McGraw-Hill took the bait; Irving got a $100,000 advance and negotiated what ended up being $665,000 for Hughes. The check, payable to one “H.R. Hughes”, was deposited by Irving’s Swiss fourth wife, Edith, in a Swiss account. Over coming months, in a dark wig and sunglasses, she made periodic trips to Geneva to draw down cash and hide it around their house on Ibiza. Hughes’ share was untouched; Irving had come to thinking this was all a grand joke- “'We thought it was just a hoax. They can't put you in jail for a hoax! Especially if you still have the money to give back, as we did. It just seemed like such an elegant act. And also an act from which I thought I could withdraw at any time I wanted.'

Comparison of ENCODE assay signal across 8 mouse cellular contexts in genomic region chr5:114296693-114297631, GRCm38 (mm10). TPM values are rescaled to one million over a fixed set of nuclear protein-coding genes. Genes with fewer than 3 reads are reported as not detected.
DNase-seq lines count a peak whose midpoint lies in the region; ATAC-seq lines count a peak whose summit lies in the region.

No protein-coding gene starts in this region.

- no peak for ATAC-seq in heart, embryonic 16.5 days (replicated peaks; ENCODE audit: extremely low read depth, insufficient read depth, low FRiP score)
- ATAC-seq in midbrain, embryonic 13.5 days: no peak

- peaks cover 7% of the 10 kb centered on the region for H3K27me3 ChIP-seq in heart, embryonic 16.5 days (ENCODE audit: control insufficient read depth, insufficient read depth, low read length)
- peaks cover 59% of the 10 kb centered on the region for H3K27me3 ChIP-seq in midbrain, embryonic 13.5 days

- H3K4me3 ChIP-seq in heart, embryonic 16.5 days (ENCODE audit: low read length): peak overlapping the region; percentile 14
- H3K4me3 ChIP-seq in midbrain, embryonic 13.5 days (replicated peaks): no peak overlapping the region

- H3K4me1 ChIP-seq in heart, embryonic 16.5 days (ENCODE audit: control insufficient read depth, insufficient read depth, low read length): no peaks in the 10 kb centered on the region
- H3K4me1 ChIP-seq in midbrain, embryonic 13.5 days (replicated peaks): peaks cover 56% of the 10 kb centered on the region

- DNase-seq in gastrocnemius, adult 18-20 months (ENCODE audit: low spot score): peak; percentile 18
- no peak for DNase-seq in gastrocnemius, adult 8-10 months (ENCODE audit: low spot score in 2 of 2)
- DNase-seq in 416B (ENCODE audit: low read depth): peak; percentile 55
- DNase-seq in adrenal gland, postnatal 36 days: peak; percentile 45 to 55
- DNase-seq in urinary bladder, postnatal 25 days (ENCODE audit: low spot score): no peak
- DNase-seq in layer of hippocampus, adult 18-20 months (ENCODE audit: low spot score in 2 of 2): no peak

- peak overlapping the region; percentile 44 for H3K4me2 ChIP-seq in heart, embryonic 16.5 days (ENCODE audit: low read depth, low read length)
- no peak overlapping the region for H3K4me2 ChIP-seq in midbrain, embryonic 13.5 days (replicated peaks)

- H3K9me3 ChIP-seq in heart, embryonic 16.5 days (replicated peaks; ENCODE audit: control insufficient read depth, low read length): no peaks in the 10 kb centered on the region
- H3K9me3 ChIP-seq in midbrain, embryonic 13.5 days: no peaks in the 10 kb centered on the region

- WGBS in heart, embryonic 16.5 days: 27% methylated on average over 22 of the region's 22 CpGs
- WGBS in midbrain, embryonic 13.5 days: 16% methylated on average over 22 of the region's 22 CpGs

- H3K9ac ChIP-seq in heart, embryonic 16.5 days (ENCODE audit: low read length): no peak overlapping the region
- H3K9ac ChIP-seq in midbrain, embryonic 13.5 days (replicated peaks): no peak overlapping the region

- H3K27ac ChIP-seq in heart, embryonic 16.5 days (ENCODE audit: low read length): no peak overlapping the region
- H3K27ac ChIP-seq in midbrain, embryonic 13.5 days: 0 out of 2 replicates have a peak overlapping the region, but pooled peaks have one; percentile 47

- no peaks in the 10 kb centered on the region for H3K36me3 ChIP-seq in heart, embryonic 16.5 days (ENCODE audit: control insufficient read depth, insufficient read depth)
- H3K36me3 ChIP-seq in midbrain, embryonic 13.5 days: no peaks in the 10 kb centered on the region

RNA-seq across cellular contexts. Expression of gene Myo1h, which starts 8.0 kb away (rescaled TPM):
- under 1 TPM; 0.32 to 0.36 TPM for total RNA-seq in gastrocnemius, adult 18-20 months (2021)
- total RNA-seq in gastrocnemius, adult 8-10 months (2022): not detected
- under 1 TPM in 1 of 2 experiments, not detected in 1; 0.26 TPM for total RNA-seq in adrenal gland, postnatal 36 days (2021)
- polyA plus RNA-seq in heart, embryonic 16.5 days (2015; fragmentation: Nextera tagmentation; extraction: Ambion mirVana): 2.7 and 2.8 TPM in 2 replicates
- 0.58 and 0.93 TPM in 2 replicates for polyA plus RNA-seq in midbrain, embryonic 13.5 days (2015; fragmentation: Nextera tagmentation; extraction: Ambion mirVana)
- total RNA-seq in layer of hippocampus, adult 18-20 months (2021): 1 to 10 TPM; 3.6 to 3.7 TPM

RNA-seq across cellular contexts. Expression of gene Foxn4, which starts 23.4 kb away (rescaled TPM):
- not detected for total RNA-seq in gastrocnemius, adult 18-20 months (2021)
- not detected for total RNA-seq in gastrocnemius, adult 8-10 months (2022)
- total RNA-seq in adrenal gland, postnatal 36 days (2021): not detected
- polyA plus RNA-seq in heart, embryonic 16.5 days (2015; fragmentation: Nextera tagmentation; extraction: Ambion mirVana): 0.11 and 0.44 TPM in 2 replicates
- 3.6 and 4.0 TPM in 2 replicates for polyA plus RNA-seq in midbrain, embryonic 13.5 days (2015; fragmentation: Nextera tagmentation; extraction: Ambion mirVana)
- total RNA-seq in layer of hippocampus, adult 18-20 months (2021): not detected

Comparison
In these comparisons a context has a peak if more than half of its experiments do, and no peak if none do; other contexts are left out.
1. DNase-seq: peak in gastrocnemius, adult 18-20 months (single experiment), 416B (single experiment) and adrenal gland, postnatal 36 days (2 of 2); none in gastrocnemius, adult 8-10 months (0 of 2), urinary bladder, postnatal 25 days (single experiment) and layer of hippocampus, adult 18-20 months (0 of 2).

That, he told a reporter in 2007, with a rueful smile, was 'the great fallacy'.

But that was in the future. Irving embarked on a series of trips to Mexico, the Bahamas, wherever Hughes was rumored to be. He dutifully filed extravagantly made-up reports of his interviews with Hughes and conducted an affair with a Eurotrash Danish folksinger-baroness, Nina Van Pallandt, under the noses of his publisher and her husband.

He actually did some real research, stumbling across a just-donated cache of documents at the Academy of Motion Picture Arts & Sciences, and an unpublished memoir by a longtime Hughes aide. Fact-checking each other in role-playing interviews, Irving and Susskind decided the book would be more fun as an autobiography and promptly dummied up Hughes's consent.

The book went famously, as Mick Brown wrote a decade ago: